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Do you care how your coworkers dress? Does the decline of formality of dress bother you? - Page 8

post #106 of 130
Quote:
Originally Posted by Ivar View Post


Not everyone shares the ideals of Styleforum, that's true, but there's irrefutable evidence to the fact that people absolutely do judge by appearance. Not everyone admits to it (and for some people, it's probably a subconscious process), but we all do. The question, therefore, is more whether your occupation or position lets you get away with a suboptimal appearance, and if not, what kind of appearance you should cultivate for your colleagues and clients to view you as favorably as possible.

 

Of course, but that's not what I was arguing. It was the day-to-day productivity claim.  You're right on that one though, I've had more than one conversation with my coworkers (whom I'm closer to) about it. It does matter.

post #107 of 130
I think for many people who tend to dress more casually, comfortable really means what they're used to rather than some objective state of comfort. People will adapt and get used to things and this probably includes a more formal dress code.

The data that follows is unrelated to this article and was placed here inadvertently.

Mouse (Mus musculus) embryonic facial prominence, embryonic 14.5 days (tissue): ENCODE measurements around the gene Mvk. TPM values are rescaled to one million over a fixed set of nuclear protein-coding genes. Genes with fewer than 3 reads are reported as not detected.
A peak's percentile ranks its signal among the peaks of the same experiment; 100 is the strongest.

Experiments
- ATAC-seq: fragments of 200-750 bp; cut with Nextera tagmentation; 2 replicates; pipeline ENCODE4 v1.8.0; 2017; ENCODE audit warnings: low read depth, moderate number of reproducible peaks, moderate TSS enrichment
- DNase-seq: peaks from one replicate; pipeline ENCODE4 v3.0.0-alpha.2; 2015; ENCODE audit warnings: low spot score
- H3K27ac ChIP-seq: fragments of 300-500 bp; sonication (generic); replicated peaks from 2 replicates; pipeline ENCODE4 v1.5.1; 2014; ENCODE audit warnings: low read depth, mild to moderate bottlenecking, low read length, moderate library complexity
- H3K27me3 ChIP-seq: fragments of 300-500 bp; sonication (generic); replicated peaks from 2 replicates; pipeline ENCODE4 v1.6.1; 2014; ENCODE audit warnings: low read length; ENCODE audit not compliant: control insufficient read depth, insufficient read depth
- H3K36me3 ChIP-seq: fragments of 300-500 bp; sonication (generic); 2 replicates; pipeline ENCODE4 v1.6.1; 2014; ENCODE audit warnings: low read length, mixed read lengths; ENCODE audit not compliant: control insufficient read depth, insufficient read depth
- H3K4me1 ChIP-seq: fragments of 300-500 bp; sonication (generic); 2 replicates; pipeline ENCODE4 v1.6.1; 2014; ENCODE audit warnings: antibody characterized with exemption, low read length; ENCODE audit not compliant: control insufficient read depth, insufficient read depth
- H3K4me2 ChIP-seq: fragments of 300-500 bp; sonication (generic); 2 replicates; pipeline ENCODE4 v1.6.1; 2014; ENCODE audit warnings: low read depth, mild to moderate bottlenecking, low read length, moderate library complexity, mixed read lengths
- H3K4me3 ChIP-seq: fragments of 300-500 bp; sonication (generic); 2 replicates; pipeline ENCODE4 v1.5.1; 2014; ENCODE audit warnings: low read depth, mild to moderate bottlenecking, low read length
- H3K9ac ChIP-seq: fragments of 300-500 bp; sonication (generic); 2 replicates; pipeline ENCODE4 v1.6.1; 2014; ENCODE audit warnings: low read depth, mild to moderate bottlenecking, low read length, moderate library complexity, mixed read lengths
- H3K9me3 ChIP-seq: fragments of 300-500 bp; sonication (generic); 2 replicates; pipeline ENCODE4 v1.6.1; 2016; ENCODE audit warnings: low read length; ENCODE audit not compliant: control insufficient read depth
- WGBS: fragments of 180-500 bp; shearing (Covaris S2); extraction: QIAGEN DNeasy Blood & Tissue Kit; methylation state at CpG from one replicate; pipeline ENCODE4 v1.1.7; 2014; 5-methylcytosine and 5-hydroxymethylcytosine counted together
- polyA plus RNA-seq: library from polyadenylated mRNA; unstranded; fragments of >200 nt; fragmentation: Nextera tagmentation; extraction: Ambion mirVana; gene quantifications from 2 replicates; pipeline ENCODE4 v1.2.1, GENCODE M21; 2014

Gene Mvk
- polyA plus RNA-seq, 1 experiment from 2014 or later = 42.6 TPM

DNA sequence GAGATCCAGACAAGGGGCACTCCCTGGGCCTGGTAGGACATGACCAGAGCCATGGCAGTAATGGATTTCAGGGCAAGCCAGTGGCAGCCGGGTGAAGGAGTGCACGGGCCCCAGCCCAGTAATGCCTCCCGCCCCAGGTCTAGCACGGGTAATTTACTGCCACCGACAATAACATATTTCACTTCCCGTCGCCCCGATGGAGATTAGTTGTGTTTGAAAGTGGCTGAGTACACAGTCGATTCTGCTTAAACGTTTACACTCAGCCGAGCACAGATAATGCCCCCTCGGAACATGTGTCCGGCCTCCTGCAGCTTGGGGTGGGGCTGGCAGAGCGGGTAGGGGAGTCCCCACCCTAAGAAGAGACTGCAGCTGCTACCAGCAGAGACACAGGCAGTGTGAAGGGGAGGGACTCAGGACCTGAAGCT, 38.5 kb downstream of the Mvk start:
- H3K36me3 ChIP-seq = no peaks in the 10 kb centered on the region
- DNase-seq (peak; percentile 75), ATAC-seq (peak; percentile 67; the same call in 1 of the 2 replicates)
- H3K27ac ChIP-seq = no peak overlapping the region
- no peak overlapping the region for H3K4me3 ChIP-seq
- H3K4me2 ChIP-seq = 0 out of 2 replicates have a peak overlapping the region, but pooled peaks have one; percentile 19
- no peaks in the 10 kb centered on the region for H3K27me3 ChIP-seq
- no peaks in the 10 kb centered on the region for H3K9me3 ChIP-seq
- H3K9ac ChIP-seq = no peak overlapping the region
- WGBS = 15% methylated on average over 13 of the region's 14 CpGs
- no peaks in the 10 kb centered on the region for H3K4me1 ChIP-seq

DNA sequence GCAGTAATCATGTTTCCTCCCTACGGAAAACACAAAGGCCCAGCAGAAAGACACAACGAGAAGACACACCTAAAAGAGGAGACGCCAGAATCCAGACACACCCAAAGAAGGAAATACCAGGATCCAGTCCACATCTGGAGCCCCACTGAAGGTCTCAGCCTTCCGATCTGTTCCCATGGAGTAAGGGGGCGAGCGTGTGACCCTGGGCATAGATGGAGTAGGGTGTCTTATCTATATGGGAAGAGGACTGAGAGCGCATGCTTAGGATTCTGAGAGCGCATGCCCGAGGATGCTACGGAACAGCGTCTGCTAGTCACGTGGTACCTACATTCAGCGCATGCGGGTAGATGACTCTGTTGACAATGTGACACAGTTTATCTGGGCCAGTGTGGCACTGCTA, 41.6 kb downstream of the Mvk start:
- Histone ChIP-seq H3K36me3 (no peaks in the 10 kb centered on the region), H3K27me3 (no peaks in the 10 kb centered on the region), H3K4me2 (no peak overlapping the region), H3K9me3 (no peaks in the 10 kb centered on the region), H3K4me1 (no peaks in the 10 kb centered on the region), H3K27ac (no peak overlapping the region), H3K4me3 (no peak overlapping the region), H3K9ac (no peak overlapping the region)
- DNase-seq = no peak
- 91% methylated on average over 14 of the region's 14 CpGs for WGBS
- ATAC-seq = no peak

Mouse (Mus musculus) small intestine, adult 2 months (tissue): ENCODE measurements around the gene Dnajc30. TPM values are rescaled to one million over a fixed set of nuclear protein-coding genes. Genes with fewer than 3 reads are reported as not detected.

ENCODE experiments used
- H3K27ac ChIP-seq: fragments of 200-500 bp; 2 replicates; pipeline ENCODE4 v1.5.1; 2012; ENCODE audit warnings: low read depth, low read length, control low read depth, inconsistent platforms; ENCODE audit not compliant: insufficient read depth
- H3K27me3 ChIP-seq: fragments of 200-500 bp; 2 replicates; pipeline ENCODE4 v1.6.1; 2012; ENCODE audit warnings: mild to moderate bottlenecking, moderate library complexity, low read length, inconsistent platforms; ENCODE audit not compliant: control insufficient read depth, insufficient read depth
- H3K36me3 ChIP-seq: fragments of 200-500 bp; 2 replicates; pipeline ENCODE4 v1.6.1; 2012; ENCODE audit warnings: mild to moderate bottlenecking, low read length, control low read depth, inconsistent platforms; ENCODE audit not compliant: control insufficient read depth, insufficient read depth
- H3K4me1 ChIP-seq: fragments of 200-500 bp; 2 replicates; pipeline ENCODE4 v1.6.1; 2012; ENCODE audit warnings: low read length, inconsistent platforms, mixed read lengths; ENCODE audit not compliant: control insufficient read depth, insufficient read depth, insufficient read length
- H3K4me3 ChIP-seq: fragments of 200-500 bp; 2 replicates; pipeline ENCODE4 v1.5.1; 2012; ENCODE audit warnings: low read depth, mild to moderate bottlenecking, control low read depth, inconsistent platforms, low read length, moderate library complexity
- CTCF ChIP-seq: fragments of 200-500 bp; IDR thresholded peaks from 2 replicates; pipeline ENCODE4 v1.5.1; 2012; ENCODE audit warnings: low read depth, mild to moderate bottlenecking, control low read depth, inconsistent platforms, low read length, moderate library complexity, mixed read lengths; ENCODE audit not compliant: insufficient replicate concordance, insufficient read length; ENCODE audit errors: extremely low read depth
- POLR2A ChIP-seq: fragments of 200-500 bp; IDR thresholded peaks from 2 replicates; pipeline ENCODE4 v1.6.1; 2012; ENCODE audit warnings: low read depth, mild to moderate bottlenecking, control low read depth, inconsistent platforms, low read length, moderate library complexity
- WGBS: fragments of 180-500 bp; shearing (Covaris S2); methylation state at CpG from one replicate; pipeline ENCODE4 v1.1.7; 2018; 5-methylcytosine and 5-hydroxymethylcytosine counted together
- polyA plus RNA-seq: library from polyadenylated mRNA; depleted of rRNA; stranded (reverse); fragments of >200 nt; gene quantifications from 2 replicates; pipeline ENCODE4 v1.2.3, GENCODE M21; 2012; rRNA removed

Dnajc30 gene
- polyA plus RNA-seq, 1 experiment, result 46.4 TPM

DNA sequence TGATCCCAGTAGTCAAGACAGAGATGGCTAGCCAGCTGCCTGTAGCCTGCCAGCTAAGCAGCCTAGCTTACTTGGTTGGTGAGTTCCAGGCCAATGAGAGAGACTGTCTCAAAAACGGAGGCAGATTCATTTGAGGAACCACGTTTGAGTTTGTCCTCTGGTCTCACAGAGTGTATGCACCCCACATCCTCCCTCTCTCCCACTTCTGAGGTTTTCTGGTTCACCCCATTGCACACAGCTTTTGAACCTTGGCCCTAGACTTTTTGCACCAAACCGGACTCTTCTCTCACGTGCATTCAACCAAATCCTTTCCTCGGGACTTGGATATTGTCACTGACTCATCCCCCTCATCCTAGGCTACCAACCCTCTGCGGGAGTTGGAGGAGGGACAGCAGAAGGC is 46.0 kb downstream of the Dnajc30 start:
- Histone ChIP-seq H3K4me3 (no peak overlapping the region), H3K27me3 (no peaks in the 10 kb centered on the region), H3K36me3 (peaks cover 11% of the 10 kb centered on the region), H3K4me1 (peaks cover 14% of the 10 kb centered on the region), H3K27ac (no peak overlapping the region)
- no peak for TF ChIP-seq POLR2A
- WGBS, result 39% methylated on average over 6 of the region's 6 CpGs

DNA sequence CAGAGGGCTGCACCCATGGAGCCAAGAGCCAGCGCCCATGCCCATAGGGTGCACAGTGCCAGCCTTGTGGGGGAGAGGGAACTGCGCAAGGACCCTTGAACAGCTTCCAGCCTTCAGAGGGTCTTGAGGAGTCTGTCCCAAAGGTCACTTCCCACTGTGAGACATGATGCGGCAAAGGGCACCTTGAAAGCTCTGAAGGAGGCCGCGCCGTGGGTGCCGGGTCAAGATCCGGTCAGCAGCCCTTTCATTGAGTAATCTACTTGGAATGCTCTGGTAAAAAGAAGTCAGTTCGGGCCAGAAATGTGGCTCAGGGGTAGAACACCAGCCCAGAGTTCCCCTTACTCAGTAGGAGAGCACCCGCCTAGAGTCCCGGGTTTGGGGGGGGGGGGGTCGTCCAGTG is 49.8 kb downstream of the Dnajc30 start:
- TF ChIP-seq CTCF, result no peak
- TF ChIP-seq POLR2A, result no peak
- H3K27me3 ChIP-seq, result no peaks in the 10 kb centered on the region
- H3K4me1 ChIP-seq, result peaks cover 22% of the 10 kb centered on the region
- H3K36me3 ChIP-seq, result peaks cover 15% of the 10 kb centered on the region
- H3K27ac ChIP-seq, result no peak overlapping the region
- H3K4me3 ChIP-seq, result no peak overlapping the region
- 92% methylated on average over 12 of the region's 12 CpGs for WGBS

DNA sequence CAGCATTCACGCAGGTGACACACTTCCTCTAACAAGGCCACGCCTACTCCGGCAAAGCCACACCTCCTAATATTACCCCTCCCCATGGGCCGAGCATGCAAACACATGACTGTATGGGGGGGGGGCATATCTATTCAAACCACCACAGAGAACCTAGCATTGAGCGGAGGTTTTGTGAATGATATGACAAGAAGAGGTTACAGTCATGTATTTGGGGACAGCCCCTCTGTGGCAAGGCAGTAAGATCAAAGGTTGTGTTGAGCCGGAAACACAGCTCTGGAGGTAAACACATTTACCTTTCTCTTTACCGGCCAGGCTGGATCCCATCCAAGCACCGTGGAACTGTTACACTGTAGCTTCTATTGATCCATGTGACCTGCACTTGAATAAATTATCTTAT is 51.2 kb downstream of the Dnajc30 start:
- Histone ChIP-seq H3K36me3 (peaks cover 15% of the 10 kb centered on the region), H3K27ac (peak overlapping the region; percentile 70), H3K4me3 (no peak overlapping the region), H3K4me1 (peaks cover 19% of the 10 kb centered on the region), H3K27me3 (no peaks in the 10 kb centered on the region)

Quote:
Originally Posted by McBindle View Post

On original topic:  I don't mind how co-workers dress, but my preference is for better dress.  I find it more pleasing to the eye and it gives me a flash of creativity that can carry over into non-sartorial areas of my life.  Muzak doesn't offend me but my brain is more stimulated by other music.  Having said that, the quality of my co-workers' work has the greatest influence over my productivity (and I suspect vice versa).  As others have mentioned, the overall decline in dress formality bothers me only insofar as I have at times been on the receiving end of criticism for things as small as my shirt being crisply ironed and wearing a sport coat at an academic conference.